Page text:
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I’ve only recently put much time or effort into net worth tracking. Previously, I just watched my general number month to month using one of my robo advisors. If you’re familiar with mushrooms, I’m going to make an analogy… once you balances reach enough high to start seeing the effects of compounding, your net worth can start to grow as quick as mushrooms pop up! You’ll get the joke later.
Why To Track Net Worth
I am going to sing the praises of net worth tracking here. I have only been tracking my net worth since April of 2018, using a combination of free software from Personal Capital and an adapted to my needs version of BudgetsAreSexy.com free budgeting templates.
Since April, my net worth has grown $51,000. I knew my number ticked up steadily, but I really didn’t realize how quick things could grow. I just always expect to see it growing. You can get really “used to” the number you are seeing and lose perspective of how far you have come.
Just since last quarter, or June our net worth has went up $40,000 . We paid off a new roof on a large outbuilding in June and had a few other large expenses, otherwise, the 6 month growth number would be at least 10k higher.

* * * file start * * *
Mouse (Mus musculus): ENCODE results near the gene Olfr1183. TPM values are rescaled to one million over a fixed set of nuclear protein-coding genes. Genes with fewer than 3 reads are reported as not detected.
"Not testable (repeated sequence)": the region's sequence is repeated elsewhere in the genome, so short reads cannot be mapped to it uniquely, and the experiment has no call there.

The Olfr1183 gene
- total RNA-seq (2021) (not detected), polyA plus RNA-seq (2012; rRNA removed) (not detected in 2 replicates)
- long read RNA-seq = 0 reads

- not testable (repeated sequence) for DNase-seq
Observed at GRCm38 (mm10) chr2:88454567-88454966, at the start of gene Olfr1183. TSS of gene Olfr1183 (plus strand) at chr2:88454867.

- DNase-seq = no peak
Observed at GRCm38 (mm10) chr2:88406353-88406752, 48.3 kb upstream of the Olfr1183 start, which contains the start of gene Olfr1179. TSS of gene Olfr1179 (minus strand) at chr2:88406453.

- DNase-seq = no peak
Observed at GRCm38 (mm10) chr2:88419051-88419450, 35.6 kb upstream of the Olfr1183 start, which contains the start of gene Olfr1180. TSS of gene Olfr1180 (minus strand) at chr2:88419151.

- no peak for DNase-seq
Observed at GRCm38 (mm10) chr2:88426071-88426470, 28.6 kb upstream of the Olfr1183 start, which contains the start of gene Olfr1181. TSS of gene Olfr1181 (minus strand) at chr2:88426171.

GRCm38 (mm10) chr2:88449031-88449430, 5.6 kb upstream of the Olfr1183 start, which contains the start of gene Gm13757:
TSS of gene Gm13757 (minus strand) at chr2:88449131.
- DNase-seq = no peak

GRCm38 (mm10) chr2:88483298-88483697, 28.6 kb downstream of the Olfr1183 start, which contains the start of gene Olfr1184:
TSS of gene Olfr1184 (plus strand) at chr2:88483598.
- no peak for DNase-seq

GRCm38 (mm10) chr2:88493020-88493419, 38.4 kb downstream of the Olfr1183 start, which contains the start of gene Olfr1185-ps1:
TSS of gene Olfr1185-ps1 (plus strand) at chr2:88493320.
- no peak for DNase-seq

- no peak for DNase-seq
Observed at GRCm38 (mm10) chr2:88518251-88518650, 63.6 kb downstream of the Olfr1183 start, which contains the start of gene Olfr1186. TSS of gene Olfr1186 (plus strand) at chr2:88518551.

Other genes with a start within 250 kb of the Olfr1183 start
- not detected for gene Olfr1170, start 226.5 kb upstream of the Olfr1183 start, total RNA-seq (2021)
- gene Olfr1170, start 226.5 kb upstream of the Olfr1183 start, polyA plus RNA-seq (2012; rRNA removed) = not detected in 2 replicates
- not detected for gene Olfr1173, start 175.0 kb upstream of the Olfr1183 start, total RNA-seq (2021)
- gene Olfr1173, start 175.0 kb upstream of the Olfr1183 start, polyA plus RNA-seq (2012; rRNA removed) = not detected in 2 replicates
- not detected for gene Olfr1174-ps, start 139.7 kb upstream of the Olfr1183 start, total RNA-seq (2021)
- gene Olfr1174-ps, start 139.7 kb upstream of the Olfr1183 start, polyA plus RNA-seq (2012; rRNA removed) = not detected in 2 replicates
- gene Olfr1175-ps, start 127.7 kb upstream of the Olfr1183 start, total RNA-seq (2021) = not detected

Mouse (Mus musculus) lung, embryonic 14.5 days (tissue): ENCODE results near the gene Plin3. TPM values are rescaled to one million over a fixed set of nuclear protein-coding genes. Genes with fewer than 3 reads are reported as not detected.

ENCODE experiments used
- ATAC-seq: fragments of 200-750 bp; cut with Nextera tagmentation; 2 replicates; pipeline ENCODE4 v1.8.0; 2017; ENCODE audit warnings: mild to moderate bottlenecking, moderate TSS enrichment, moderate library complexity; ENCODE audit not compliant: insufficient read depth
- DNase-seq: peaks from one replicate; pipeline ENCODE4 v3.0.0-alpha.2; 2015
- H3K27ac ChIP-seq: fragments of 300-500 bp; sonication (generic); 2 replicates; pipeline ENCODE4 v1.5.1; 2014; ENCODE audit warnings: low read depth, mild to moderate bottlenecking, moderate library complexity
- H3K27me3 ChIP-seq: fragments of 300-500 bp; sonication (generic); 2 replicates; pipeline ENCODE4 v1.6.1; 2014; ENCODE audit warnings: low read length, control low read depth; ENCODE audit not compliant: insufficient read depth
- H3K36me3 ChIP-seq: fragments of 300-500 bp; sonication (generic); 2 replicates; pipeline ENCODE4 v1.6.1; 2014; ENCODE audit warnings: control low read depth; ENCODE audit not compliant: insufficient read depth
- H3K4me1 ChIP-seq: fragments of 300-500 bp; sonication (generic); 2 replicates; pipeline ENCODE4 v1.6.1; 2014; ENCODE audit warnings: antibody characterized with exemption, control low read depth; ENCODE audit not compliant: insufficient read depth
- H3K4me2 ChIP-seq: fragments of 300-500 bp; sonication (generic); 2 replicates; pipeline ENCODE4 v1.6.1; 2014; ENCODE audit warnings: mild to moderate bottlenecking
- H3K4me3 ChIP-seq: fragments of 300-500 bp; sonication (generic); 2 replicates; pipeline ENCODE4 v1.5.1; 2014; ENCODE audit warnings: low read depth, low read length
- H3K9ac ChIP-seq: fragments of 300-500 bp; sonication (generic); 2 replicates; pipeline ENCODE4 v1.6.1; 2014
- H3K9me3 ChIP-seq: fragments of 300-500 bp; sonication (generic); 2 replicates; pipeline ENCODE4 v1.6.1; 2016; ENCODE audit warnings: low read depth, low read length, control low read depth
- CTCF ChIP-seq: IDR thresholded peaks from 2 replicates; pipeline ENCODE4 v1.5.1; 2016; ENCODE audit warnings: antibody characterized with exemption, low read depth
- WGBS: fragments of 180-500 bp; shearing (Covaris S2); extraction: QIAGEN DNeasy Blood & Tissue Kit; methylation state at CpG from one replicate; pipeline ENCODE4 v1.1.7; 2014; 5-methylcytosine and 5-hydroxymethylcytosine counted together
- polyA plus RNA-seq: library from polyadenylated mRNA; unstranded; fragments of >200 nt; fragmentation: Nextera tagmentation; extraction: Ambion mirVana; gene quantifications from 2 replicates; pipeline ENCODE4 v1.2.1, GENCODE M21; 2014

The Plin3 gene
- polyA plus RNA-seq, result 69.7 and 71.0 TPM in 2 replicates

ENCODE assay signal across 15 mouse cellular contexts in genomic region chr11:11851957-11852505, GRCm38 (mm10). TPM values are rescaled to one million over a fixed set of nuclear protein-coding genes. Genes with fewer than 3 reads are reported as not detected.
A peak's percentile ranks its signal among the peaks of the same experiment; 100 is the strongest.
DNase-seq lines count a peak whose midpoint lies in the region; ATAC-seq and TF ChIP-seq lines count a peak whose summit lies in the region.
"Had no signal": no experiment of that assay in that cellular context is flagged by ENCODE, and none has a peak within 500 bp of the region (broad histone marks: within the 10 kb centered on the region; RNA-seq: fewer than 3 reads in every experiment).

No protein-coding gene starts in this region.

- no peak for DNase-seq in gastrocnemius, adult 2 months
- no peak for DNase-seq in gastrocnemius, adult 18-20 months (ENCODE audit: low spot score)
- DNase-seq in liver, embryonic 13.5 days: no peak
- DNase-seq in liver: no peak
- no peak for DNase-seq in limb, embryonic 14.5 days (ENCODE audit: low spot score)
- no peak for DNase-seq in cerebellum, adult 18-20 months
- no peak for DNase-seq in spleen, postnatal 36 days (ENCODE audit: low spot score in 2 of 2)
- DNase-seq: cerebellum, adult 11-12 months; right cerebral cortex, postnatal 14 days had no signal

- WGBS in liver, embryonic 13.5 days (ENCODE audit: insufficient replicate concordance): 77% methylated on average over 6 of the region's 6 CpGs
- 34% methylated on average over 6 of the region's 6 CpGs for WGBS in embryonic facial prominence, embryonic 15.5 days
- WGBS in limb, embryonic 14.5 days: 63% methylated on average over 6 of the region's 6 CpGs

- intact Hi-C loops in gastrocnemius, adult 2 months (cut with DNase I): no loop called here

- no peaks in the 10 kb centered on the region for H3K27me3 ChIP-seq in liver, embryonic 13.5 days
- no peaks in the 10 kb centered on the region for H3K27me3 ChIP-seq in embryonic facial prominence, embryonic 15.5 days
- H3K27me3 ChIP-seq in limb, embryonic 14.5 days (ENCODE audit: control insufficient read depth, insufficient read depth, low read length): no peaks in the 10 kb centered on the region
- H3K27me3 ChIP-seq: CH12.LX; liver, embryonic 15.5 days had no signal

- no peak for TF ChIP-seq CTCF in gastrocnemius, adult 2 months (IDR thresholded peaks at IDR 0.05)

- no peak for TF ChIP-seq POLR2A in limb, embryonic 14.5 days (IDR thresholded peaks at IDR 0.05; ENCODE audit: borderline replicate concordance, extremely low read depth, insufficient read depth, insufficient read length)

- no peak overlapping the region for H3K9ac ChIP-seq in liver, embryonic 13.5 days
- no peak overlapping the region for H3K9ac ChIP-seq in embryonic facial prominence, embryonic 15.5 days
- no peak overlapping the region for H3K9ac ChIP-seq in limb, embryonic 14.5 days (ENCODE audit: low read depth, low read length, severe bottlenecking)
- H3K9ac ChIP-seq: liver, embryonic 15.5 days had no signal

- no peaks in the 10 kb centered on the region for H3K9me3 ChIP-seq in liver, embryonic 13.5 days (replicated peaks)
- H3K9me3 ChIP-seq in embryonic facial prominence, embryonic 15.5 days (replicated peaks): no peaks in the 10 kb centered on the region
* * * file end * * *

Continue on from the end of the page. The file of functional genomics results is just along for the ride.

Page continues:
Now that I’m between jobs…
Net worth tracking is really providing me valuable insights.
Due to some slightly clever timing of when I put in for some vacation days and a holiday, one day of paid work netted me nearly 40 hours of pay this month.
You may think I’m crazy here, but 75% of that paycheck still went to 401k! Even though I’m out of work I’m still trying to max out my 401k for the year. Maybe I am crazy, I don’t know… I probably am, but not for this reason. The last thing I want to happen is to be taxed at 22% for my unemployment when those checks finally start coming in! So, I figure it’s a good year to try and take advantage and keep myself in that lower tax bracket if at all possible. The rest of that paycheck went to HSA and insurances, so I barely saw any of it hit my checking account.
I also got about $700 of reimbursement for work travel in the month of August. This plus the 401k and HSA boost are probably what kept me in the positive this month. I ended up with a $1700 increase in net worth for the month, even though I only worked one day.
I also netted $244 dollars for selling wild mushrooms and huckleberries I picked, plus $100 in Amazon gift cards for internet surveys which I did not calculate into my net worth for the month.
True net worth growth for the month was closer to $2000.
Seeing where my net worth was at 6 or even 3 months ago makes me feel a lot better about the prospect of having to actually tap in to some of my accounts if this work search takes longer than expected. My net worth has grown in the last 3 months the amount that I estimate we would spend if we were making even more effort than usual to control spending throughout the year.
Worst case scenario, job hunt wise (barring the market taking a shit, which could happen any time), this time next year I’m looking at a similar net worth to what I had in June of this year. That’s not as bad as I like to think. Simmer down TFP, you’ll be all right.